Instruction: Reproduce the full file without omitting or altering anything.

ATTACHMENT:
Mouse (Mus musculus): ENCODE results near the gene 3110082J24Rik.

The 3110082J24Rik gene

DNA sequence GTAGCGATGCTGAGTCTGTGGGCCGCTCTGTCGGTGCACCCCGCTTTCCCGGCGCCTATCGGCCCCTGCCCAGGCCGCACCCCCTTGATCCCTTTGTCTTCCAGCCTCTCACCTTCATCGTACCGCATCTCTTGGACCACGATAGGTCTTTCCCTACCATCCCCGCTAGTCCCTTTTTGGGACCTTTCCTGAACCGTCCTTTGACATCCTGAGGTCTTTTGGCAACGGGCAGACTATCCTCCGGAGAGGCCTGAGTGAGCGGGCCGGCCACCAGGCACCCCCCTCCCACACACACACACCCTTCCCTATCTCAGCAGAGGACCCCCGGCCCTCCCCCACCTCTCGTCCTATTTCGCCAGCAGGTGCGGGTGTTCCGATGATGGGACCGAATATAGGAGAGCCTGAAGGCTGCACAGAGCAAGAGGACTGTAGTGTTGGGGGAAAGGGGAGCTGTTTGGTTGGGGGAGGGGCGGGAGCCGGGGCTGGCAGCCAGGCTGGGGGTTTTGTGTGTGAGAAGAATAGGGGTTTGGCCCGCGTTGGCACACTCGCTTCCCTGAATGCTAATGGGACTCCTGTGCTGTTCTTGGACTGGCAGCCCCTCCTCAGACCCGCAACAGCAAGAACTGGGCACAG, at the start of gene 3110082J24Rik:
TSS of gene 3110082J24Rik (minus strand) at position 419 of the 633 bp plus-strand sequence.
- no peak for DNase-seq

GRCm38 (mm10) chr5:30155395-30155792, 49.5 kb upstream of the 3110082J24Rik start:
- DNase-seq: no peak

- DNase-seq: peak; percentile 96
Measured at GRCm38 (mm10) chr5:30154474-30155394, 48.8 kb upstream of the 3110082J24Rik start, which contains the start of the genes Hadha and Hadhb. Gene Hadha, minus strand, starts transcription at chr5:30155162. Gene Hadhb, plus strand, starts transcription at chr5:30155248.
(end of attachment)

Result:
Mouse (Mus musculus): ENCODE results near the gene 3110082J24Rik.

The 3110082J24Rik gene

DNA sequence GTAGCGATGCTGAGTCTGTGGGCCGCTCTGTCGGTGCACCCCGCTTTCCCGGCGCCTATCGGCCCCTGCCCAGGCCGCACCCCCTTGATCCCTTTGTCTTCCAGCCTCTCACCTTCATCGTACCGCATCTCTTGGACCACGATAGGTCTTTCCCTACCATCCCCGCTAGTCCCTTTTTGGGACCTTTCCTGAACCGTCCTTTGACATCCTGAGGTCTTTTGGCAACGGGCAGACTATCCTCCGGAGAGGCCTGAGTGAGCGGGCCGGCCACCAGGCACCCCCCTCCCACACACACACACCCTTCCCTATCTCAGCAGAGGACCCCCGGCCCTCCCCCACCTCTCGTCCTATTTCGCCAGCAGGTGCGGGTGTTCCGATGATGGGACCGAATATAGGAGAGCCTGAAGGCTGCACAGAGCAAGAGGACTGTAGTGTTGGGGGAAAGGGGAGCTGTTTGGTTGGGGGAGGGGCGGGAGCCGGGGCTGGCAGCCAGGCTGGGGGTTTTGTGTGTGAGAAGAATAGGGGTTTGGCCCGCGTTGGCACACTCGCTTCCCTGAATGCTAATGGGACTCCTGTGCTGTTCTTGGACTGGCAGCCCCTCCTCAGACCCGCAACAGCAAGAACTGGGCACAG, at the start of gene 3110082J24Rik:
TSS of gene 3110082J24Rik (minus strand) at position 419 of the 633 bp plus-strand sequence.
- no peak for DNase-seq

GRCm38 (mm10) chr5:30155395-30155792, 49.5 kb upstream of the 3110082J24Rik start:
- DNase-seq: no peak

- DNase-seq: peak; percentile 96
Measured at GRCm38 (mm10) chr5:30154474-30155394, 48.8 kb upstream of the 3110082J24Rik start, which contains the start of the genes Hadha and Hadhb. Gene Hadha, minus strand, starts transcription at chr5:30155162. Gene Hadhb, plus strand, starts transcription at chr5:30155248.